Parents, residents, and employees of encouraged the Board of Education to fight for additional funding to retain services and personnel in the coming school year.
Over 20 people spoke Thursday at a public hearing on the 2012-2013 budget. The school budget has been flat-funded for several years at about $38.8 million. The district has said a 10 percent increase is needed to retain services as they currently stand and asked administrators in each school to prepare a budget with 10 percent cuts. At a special meeting on March 1, the board took the preliminary stance that it will request a six percent budget increase from the City Council.
“There will be no reduction in personnel at six percent,” said President Bill Morse. “However, on the flip side, six percent leaves no room for new initiatives.”
Those attending the hearing warned that services beneficial to students will be lost if the City Council does not grant the additional funding.
Jody Barthel, a Schoolwide Enrichment Model Initiative teacher in the district’s elementary schools, introduced several students and volunteers with the SEMI program. Geoff Kaufman said he has done a music program with SEMI students.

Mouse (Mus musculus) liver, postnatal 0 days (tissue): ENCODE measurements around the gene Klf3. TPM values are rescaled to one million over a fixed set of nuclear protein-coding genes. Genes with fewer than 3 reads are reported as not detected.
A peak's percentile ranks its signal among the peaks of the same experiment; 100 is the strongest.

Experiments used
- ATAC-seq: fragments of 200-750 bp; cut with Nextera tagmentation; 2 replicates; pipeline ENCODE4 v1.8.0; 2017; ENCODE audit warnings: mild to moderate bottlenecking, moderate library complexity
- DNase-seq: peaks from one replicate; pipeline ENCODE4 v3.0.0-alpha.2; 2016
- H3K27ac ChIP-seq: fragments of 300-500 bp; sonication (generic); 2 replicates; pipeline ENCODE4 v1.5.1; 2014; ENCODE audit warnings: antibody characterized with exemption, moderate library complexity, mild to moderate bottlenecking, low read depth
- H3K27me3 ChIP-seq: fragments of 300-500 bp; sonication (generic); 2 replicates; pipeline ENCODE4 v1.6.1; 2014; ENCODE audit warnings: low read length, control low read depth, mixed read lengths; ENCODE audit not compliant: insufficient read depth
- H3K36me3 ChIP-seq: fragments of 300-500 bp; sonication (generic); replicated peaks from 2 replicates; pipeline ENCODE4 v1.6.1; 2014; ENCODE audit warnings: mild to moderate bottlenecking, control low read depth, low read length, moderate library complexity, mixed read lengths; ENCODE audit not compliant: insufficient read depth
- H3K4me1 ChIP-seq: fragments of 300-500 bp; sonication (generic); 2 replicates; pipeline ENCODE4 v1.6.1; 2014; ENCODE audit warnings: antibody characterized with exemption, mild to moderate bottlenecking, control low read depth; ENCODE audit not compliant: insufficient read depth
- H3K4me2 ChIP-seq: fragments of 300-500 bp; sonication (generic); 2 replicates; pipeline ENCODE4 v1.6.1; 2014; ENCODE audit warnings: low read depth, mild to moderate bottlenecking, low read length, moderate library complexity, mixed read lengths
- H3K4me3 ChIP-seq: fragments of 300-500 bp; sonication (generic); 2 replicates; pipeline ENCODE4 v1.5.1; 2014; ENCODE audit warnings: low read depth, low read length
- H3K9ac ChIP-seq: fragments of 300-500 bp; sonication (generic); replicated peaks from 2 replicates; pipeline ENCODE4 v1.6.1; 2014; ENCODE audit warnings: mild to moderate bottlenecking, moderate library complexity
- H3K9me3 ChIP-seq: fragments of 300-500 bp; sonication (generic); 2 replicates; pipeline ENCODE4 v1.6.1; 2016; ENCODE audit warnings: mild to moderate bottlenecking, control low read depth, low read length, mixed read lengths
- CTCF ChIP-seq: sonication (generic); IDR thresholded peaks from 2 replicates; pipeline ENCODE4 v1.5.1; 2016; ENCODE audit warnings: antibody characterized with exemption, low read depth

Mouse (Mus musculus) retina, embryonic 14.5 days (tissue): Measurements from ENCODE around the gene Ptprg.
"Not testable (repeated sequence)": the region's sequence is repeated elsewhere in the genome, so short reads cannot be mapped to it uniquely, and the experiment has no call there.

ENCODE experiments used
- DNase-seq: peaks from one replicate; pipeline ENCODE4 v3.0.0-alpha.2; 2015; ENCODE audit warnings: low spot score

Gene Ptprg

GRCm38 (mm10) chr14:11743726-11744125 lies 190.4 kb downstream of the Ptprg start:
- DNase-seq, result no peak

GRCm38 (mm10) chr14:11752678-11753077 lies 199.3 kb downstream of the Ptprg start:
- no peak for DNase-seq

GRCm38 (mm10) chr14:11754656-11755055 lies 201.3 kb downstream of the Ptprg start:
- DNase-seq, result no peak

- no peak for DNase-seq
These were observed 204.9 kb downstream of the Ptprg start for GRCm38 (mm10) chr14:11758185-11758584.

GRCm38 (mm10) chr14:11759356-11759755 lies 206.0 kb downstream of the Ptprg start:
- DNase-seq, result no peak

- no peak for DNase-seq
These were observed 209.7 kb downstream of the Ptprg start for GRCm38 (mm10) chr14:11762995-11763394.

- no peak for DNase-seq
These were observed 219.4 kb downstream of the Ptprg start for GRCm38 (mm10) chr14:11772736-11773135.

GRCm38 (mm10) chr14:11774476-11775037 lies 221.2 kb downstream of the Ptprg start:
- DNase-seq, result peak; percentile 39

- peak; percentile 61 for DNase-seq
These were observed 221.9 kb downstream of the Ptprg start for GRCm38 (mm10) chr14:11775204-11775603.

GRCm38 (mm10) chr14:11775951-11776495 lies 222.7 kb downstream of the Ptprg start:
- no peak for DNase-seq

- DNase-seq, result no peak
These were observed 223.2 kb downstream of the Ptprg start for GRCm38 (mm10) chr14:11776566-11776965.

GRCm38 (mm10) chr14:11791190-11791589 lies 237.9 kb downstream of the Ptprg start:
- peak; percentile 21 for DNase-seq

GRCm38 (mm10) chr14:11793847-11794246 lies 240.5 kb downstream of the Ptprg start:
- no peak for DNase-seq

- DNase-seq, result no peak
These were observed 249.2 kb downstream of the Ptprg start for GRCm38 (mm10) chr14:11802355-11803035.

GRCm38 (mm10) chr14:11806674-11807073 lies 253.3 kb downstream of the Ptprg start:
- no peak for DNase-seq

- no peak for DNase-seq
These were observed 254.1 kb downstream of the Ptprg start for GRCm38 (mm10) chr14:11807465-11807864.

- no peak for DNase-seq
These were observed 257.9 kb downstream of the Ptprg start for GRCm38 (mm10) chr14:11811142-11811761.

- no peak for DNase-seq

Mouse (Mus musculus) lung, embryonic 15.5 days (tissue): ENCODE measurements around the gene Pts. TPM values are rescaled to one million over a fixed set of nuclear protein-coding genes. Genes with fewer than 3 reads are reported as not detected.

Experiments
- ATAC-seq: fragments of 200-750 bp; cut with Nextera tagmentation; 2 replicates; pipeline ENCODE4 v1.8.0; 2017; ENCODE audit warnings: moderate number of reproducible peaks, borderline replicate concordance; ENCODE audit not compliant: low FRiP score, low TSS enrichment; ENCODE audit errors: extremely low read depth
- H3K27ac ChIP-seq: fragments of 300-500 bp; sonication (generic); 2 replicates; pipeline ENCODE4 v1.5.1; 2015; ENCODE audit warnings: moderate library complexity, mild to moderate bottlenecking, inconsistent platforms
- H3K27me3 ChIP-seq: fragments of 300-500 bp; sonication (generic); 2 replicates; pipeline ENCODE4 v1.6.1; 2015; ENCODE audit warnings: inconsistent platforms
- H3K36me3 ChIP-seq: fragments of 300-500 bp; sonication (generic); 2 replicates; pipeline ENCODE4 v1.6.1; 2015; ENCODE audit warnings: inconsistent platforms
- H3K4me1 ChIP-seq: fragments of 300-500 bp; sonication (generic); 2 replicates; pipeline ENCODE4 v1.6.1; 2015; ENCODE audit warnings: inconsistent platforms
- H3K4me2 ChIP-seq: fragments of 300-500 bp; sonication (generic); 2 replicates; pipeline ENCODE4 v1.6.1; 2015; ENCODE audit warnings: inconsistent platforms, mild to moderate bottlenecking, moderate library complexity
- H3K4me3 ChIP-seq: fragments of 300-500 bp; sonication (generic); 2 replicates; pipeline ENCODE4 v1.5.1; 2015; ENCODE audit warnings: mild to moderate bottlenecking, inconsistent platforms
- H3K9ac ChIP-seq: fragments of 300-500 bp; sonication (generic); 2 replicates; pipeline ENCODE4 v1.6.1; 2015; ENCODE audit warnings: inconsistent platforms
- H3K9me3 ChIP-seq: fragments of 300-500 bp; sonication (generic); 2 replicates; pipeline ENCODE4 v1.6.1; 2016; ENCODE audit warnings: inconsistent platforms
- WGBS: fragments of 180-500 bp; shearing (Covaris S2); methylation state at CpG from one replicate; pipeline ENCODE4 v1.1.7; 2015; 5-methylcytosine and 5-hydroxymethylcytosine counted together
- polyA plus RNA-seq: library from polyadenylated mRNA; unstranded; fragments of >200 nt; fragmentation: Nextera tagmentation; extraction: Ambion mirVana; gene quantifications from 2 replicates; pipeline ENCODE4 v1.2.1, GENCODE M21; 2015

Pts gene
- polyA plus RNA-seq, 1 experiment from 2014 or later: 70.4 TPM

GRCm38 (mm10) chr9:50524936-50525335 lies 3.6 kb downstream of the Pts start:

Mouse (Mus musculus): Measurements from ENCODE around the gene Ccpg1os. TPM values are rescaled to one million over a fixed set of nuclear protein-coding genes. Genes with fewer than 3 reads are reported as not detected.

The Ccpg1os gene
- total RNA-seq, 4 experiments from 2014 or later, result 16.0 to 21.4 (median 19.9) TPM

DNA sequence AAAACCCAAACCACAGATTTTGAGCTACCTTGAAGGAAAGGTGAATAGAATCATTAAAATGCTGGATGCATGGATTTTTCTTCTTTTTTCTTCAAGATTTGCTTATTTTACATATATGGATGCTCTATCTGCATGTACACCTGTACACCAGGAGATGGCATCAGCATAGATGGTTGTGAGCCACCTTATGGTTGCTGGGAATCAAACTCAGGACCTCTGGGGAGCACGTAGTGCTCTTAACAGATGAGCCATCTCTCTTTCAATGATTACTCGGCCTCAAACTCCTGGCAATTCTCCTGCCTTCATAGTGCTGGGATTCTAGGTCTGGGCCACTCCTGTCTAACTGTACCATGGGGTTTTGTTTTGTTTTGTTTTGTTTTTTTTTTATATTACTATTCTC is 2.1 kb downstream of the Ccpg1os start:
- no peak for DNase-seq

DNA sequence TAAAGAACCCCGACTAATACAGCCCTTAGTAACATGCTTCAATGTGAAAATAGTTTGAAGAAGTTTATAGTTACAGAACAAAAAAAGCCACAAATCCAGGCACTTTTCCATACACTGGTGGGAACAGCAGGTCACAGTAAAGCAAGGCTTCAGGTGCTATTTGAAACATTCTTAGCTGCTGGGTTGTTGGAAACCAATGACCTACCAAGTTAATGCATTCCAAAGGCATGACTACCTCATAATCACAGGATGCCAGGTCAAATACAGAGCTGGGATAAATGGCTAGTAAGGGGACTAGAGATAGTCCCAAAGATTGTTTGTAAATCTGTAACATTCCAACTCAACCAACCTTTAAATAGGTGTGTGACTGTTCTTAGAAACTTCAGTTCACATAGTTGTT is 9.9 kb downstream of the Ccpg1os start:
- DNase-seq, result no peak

“From my point of view, it was a very special experience to work with these young people, and I would encourage you in any way to support this program,” said Kaufman.
Students spoke about the projects that have been done in the SEMI program, including the purchase of land in Costa Rica to grow trees and offset the district’s carbon emissions.
“These are programs that have developed in New London over many years…I think it’s important to building on everything we have, especially with students like this,” said Barthel.
Maureen Brigham said New London has named literacy as a priority and has made progress in improving it, but worried that this could be halted if the schools have to make cuts. Nerissa Burdick, who has two children involved in SEMI, said she was afraid cuts would affect student interests.
“If you cut these programs, these children will be stuck with academics to the point that they will become bored, they don’t want to be in school anymore,” she said.
Burdick said she also worried that librarian positions would be vulnerable if cuts have to be made and said this would be detrimental to literacy efforts. Kathryn Collins, a library technician at , said staff like her provide essential services and are needed as the and become magnet schools.
“We have to be able to provide the educational services that go along with these beautiful buildings,” she said.
Collins’ husband, David Collins, said cuts to the school budget will reduce the quality of the students’ education.
“Give it your best fight,” he said. “Do not accept—nay, do not tolerate—anything less than six percent.”
The Board of Education will hold a special meeting on 7 p.m. on Tuesday at the to finalize the budget. It must submit a budget proposal to the City Council by March 15.